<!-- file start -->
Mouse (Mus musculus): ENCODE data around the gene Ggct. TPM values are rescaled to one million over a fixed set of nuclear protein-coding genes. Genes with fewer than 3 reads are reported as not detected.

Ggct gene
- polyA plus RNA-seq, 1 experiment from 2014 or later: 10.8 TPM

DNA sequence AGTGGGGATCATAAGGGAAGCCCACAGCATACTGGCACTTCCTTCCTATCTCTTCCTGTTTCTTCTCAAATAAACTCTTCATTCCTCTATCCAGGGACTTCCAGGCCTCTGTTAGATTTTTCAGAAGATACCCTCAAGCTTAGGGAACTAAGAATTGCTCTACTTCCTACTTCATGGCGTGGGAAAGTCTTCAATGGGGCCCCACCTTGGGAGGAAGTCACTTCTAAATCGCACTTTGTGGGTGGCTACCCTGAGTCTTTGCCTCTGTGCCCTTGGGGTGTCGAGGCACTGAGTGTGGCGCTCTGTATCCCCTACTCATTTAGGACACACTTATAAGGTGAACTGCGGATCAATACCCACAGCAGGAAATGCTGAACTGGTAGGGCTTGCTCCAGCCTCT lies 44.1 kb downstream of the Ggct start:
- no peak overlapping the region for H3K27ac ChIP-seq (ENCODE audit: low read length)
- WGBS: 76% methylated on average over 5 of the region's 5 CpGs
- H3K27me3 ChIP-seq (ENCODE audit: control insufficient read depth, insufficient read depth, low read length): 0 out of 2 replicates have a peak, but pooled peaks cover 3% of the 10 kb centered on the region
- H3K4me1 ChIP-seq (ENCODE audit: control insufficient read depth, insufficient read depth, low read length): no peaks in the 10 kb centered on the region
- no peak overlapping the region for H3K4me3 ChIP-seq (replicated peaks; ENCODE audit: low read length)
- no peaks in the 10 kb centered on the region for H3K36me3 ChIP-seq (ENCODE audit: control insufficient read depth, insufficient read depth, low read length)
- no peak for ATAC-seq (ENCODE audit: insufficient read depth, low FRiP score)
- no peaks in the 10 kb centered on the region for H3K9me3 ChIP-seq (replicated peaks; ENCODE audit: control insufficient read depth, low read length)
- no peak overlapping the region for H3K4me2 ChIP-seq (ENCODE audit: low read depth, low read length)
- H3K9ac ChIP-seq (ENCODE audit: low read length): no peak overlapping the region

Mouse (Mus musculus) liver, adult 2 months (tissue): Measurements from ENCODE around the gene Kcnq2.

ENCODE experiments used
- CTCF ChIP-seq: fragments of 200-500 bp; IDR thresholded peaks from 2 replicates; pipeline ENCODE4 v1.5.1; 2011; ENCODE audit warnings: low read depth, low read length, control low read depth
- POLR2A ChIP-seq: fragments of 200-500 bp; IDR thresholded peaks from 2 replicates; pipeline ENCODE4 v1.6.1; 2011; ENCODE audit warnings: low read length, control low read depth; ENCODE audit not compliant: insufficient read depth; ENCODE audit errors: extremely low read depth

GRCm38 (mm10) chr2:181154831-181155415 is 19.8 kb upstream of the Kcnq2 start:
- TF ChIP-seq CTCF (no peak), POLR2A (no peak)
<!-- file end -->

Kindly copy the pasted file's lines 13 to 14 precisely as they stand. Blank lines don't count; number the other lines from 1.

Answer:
- no peak overlapping the region for H3K4me2 ChIP-seq (ENCODE audit: low read depth, low read length)
- H3K9ac ChIP-seq (ENCODE audit: low read length): no peak overlapping the region